If I enjoyed one of your blog posts, it’s likely I’m going to gravitate to something that is related to the topic that you wrote.

You may use customized plugins to present your posts by the week, month, all time, or by category. I recommend the Top 10 – Popular Posts Plugin, which will help you display and snippets on  of those posts are likely to tempt your viewers to click the links and read some more posts on your website.

Try Writing Your Title In The Active Voice

Go for a title that is told in the active voice and not the passive voice.

Example: my title for this blog. It’s how I increased my blog pageviews, not the boring title How to Increase Blog Pageviews. Sometimes if you’re writing a dry entry this may be difficult for you, but try your best.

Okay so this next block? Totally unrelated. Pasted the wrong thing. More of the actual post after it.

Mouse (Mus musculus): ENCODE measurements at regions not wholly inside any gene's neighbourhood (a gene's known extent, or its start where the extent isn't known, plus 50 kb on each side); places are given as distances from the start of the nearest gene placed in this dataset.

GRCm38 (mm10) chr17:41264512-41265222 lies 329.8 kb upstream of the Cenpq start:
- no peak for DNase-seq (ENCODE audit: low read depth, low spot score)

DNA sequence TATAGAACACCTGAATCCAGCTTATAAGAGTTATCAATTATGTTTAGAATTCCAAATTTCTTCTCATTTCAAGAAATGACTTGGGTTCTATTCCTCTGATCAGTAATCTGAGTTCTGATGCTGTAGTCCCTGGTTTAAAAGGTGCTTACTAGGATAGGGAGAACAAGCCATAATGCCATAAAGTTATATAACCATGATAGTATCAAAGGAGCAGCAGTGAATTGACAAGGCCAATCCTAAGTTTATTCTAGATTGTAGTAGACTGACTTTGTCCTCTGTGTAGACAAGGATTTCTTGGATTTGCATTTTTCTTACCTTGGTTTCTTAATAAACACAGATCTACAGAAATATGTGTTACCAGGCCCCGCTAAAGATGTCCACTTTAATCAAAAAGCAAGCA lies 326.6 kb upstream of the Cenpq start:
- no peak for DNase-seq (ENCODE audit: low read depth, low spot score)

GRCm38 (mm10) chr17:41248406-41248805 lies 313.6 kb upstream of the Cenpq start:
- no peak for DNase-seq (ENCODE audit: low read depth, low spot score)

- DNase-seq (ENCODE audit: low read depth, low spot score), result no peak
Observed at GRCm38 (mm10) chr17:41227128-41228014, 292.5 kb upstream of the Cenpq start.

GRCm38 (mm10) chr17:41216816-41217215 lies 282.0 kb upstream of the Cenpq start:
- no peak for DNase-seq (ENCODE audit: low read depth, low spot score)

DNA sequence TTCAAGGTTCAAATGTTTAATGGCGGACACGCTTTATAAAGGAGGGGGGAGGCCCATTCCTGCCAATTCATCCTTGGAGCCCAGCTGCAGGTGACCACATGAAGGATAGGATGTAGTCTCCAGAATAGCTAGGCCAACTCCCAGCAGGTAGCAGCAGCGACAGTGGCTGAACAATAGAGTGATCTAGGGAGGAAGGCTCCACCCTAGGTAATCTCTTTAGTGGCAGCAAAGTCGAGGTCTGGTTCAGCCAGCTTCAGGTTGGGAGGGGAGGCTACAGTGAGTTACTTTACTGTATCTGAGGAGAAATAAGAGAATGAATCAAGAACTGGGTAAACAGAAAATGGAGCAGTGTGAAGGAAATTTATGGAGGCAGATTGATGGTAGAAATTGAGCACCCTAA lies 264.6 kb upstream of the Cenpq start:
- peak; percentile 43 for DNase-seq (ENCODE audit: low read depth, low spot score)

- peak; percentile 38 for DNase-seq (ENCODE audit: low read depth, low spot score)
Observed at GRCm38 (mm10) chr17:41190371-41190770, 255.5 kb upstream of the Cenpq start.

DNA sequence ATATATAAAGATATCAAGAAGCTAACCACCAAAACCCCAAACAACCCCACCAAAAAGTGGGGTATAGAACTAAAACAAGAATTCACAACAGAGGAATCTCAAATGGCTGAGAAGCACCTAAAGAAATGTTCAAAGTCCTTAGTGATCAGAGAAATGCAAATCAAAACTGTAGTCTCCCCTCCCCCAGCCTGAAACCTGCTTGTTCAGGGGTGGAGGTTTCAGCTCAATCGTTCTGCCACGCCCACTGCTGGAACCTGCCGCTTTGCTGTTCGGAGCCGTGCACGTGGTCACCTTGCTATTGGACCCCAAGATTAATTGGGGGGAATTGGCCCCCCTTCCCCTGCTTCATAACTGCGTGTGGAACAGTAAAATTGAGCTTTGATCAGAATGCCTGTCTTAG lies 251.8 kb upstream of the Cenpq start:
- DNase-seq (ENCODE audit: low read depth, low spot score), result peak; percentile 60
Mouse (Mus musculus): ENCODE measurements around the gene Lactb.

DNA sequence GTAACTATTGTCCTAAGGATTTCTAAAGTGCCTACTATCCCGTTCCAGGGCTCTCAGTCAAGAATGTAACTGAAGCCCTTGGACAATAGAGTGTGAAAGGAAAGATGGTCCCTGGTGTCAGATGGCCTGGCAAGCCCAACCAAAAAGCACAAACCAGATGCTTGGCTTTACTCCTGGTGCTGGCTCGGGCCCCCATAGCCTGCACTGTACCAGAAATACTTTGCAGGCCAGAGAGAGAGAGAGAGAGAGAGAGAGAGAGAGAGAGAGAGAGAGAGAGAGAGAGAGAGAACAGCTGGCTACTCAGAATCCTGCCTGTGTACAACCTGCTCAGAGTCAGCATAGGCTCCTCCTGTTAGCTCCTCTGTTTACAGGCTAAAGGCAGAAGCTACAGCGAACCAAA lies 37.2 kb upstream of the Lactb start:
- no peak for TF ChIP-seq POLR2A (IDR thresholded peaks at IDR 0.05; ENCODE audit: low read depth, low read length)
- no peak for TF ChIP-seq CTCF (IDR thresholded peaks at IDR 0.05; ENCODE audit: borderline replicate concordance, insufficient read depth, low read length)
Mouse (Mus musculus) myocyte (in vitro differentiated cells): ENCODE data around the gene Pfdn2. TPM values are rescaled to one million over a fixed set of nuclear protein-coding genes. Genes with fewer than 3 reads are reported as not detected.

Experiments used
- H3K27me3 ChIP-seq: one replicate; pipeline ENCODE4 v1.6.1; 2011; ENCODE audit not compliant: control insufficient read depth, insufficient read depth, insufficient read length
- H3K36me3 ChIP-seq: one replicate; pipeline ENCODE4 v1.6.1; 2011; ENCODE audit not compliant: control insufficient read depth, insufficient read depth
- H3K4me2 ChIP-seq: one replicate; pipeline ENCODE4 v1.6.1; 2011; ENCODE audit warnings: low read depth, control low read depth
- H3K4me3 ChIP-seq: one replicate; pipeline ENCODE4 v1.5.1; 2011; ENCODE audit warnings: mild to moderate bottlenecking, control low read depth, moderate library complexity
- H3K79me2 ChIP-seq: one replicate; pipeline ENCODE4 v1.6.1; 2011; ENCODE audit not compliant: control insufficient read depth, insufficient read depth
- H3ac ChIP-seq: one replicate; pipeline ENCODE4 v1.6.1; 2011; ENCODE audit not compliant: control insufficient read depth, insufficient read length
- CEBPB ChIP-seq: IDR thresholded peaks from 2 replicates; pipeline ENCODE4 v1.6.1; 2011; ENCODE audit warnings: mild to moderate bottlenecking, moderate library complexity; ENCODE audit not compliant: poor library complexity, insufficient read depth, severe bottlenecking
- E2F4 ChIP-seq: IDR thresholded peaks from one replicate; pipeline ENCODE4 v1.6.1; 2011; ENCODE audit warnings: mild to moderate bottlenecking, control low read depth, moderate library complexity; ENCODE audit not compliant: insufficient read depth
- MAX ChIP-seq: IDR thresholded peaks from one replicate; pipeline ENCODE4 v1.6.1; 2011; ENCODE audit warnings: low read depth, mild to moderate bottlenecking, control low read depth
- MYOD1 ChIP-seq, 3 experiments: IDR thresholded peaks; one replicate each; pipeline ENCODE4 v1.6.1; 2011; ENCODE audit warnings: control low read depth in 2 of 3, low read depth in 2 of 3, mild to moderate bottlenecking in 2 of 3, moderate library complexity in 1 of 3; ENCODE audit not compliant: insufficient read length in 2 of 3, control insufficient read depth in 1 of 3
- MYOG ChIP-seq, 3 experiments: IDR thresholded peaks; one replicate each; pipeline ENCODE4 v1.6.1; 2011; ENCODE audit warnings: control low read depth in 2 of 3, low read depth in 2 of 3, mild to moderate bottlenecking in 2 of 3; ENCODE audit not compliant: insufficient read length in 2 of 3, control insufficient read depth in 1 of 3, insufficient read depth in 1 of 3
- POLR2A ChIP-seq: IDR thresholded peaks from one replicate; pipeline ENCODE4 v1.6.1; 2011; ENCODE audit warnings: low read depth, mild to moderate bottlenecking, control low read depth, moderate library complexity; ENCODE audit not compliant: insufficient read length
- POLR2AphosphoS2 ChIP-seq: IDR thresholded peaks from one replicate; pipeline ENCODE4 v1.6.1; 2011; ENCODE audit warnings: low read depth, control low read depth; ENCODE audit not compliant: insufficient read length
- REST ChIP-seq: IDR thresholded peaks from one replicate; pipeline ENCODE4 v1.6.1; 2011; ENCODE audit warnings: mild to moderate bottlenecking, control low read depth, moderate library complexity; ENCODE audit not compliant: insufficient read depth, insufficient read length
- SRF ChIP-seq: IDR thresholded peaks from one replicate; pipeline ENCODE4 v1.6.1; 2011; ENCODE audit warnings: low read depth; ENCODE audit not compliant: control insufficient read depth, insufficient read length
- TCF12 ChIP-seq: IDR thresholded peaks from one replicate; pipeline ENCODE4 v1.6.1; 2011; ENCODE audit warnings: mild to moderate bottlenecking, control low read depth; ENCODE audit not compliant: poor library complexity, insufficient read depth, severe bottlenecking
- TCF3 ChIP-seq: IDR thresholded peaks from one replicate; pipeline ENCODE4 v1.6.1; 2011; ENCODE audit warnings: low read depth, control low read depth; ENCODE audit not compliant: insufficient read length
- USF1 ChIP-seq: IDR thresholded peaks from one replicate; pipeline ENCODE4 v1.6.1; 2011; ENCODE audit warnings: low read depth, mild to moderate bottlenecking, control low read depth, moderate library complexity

Think of it this way when crafting your title: Who is this blog entry going to help? Make your titles more specific to the people you are trying to target, because they’ll always go with the article they feel understands their internal pain and suffering the most.

Something For Everyone

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If your blog is for something very specific, it wouldn’t hurt to branch out a bit in your sector – just as long as you don’t hurt your brand’s image.

For example, my blog is a destination for WordPress junkies and novices alike. There are so many other subtopics to think about when you’re creating a website – such as learning how to increase your blog’s pageviews!

Engage With Your Community